Update: The Russian parliament unanimously approved Putin’s plans for military intervention.

Update: Apparently, the Crimean peninsula has a third interested party — Turkey. A late-eighteenth-century treaty gave Crimea to the Russians, but only under certain conditions:

In an article in last week’s Russian Pravda, it was noted that if Ukraine was divided, then the status of the Crimean Peninsula – returned to Ukraine in 1954 by Nikita Kruschev, would be open to discussion, and that would include Turkey having a say in the future of Crimea.

The reference to this claim is the “Küçük Kaynarca” (Karlowitz I) signed 230 years ago. As per this agreement, signed by the Russian Tsarina Catherine II on April 19, 1783, the Crimean Peninsula was taken away from the dominion of the Ottomans and handed over to Russia. However, one of the most important provisions of this treaty was the debarment of independence for the Peninsula and outlawing its submission to a third party: Should any such attempt be made, then Crimea would automatically have to be returned to the sovereignty of Turkey.

When Ukraine appeared as an independent nation following the disintegration of the USSR in 1991, Turkey acquired the right to claim the Peninsula back based on the Treaty of Küçük Kaynarca; however, this was not brought up by the Turgut Ozal administration of the time. Turkey was content with advocating for the rights of the Tatar minority living on the Crimean Peninsula.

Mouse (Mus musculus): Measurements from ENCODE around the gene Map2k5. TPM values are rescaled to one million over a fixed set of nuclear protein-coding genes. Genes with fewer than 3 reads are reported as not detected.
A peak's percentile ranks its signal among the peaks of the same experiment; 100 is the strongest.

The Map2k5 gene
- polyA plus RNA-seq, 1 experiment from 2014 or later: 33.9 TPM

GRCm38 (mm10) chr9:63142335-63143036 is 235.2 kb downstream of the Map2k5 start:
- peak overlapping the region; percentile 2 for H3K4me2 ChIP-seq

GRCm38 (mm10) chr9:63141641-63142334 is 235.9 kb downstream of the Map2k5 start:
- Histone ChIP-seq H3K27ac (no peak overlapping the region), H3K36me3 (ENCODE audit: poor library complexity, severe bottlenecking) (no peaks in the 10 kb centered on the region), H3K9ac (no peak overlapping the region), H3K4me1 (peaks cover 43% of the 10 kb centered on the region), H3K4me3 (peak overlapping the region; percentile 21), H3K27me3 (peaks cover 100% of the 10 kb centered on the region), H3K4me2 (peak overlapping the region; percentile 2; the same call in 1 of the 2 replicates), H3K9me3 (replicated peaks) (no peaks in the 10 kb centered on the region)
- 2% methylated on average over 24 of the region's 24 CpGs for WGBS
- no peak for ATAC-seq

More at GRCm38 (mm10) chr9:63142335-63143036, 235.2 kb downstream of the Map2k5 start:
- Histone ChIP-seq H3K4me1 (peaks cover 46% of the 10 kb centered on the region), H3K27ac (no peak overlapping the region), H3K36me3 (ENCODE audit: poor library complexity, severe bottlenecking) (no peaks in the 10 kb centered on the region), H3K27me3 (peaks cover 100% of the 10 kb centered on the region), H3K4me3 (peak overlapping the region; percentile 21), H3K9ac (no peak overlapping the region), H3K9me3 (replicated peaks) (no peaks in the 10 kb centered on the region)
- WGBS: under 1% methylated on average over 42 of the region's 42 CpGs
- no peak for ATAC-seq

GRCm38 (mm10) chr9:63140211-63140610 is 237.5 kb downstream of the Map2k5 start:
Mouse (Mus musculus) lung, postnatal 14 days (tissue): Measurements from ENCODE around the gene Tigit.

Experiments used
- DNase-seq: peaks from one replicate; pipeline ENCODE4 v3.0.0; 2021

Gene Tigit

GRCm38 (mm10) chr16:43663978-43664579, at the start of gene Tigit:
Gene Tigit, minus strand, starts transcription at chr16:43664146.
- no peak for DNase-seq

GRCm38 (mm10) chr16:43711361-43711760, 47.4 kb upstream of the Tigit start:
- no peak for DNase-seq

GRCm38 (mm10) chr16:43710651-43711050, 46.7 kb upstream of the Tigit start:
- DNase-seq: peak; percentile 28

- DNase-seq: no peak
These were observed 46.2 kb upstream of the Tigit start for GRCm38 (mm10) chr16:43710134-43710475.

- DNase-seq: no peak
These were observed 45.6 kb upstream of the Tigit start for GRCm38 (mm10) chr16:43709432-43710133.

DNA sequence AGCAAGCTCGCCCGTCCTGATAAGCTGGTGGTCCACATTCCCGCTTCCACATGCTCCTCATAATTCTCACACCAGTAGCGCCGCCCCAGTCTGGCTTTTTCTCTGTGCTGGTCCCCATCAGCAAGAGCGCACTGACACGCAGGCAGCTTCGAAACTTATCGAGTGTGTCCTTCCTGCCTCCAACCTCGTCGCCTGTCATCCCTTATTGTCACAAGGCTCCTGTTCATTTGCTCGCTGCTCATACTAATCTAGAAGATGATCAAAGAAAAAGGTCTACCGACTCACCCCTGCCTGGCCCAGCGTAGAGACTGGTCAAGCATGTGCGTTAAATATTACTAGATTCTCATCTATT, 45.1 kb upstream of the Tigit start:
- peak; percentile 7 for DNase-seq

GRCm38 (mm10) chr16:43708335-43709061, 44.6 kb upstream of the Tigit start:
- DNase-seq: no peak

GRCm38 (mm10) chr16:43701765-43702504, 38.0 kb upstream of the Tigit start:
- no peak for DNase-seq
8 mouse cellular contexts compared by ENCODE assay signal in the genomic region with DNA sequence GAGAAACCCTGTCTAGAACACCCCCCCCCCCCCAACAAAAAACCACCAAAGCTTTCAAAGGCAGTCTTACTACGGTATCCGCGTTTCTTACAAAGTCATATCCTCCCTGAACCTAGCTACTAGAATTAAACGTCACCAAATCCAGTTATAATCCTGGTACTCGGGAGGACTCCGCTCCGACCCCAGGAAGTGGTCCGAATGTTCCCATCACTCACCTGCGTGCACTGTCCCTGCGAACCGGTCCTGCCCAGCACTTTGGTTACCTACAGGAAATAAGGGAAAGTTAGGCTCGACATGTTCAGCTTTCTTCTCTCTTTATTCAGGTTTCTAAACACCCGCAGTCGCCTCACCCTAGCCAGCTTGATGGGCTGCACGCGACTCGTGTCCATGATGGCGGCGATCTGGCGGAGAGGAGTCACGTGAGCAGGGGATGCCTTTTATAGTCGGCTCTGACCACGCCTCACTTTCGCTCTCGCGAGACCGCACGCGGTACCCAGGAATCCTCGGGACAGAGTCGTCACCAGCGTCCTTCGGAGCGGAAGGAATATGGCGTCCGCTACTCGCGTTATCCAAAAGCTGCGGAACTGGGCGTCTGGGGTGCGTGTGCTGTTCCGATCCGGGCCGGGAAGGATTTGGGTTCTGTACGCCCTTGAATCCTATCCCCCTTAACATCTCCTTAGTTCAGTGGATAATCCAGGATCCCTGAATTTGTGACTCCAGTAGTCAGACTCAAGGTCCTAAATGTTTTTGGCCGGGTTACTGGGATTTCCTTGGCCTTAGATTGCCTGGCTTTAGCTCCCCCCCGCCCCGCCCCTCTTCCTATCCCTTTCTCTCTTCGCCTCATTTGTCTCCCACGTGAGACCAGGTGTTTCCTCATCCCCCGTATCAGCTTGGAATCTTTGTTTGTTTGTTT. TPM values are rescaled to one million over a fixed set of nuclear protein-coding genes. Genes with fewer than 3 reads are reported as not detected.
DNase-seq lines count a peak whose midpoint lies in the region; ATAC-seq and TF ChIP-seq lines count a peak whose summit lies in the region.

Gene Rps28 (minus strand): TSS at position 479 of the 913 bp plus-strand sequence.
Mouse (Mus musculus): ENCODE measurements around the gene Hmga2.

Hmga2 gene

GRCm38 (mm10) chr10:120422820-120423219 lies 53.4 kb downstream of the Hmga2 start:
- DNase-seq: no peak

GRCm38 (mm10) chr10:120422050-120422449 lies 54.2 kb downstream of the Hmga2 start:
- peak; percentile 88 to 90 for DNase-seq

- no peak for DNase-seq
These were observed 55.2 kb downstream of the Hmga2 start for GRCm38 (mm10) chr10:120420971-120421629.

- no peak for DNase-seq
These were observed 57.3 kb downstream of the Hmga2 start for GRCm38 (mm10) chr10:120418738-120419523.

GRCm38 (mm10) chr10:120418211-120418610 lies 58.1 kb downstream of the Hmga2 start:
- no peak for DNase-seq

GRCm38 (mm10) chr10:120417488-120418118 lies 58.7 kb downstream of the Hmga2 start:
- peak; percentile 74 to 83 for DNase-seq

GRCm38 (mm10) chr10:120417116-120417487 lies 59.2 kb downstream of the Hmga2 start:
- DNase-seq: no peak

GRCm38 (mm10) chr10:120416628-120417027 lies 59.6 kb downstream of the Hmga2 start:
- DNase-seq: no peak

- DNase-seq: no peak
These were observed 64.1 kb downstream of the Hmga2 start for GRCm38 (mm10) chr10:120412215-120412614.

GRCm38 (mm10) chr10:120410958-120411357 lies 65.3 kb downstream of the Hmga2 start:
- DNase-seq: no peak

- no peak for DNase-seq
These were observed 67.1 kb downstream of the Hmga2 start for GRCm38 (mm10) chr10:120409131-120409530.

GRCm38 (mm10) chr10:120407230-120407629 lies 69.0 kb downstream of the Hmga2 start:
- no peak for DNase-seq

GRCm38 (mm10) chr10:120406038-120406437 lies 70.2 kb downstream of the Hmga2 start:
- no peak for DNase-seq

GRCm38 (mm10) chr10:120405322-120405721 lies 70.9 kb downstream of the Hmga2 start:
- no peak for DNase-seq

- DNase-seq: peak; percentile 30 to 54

If the Russians are suppressing the Tatars, which is the general impression at the moment, then Turkey might get a lot more interested in pushing Putin out of Crimea, too. There’s some history there that will fuel those passions:

On top of that, for the majority of Turkish people who are well-read in history, the Crimean land has a distinct place when compared with other Turkic Republics, because similar to Hitler’s “holocaust” against the Jews, Stalin carried out atrocities against the Crimean Turks. Stalin’s campaign of forced ethnic cleansing and the relocation of the Crimean Turks is still well-remembered.

The Turks have a few such episodes in their history, too, but since they refuse to acknowledge those, don’t expect them to humbly watch as Russians push Tatars under their wheels again.

Update: The Tatars reject the idea that the Crimean seizure of buildings came from a natural uprising of native Russians:

Asked whether it had been Russian military forces who had seized Crimea’s parliament and executive administration early Thursday morning, Refat Chubarov, the Tatar leader and deputy in the parliament, said it had been organized by military forces.